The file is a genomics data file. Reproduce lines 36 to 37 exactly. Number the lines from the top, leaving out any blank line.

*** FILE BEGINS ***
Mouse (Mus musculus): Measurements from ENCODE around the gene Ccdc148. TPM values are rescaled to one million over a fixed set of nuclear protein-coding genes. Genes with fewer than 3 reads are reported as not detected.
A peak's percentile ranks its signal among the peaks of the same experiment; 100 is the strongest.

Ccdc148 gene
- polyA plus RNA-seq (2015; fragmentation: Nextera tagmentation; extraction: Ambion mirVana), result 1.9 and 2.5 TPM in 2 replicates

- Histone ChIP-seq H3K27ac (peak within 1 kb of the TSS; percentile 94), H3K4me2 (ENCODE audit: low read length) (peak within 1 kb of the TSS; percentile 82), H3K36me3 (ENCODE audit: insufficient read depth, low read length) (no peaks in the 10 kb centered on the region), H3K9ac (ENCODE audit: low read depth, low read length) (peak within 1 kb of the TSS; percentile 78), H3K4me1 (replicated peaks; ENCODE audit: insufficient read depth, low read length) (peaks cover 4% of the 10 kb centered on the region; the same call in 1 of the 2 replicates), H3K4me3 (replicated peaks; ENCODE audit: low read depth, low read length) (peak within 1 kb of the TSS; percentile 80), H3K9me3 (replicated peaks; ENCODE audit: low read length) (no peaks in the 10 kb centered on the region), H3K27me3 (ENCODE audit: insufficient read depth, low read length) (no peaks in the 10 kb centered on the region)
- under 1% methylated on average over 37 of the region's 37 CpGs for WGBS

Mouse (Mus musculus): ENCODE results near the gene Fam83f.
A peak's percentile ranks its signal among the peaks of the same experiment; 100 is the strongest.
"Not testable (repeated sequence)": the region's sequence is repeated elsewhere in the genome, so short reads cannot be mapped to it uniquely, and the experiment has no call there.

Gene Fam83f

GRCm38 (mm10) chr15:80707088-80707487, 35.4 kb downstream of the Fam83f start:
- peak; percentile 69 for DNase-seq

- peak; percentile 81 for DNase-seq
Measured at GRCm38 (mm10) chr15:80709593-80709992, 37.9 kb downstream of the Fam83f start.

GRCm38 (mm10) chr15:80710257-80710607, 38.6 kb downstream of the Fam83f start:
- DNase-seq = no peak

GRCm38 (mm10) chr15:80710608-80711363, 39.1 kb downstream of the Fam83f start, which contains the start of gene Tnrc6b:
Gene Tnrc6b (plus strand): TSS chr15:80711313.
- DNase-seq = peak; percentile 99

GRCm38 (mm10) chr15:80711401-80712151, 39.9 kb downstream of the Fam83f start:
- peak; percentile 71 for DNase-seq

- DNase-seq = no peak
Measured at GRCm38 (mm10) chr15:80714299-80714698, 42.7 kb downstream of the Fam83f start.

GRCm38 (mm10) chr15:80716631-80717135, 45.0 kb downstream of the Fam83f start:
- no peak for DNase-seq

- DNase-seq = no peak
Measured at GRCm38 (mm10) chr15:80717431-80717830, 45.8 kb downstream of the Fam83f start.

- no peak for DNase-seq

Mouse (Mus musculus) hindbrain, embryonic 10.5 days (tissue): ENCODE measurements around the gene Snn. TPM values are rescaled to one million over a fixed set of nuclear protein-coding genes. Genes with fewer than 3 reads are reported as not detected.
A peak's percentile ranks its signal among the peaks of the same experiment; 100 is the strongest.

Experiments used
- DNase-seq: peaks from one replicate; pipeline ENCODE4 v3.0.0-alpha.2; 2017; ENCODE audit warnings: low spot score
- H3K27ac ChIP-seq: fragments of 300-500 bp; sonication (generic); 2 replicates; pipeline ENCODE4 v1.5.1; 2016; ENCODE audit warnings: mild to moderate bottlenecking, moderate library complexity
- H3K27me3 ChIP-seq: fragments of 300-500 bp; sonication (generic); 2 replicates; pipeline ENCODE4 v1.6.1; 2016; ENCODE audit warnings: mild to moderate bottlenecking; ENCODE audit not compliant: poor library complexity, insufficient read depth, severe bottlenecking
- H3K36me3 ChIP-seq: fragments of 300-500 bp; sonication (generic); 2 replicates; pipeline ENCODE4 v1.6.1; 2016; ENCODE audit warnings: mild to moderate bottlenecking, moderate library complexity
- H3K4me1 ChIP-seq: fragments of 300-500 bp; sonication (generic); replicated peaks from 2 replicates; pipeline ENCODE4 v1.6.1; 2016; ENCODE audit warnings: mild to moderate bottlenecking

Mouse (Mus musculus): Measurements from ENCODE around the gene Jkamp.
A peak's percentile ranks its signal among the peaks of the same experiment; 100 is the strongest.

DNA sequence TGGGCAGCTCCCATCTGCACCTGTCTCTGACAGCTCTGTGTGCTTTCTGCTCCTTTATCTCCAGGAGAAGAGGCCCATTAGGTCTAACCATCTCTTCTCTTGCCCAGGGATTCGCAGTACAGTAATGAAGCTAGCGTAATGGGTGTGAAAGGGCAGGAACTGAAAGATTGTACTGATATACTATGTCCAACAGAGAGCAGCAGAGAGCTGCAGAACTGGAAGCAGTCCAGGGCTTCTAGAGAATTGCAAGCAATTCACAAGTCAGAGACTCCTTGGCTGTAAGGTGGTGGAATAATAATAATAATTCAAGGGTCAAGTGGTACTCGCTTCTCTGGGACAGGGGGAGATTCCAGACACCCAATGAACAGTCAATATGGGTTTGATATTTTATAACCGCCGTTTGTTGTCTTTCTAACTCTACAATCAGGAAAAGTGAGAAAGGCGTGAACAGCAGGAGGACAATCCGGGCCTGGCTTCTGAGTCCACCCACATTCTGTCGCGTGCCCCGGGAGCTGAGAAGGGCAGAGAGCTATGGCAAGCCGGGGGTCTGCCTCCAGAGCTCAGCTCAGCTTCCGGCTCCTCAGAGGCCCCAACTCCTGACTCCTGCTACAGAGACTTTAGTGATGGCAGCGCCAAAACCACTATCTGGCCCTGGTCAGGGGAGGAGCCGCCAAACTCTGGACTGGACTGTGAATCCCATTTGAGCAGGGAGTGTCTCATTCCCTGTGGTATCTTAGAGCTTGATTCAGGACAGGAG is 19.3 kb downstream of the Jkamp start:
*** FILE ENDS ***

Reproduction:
- H3K4me1 ChIP-seq: fragments of 300-500 bp; sonication (generic); replicated peaks from 2 replicates; pipeline ENCODE4 v1.6.1; 2016; ENCODE audit warnings: mild to moderate bottlenecking

Mouse (Mus musculus): Measurements from ENCODE around the gene Jkamp.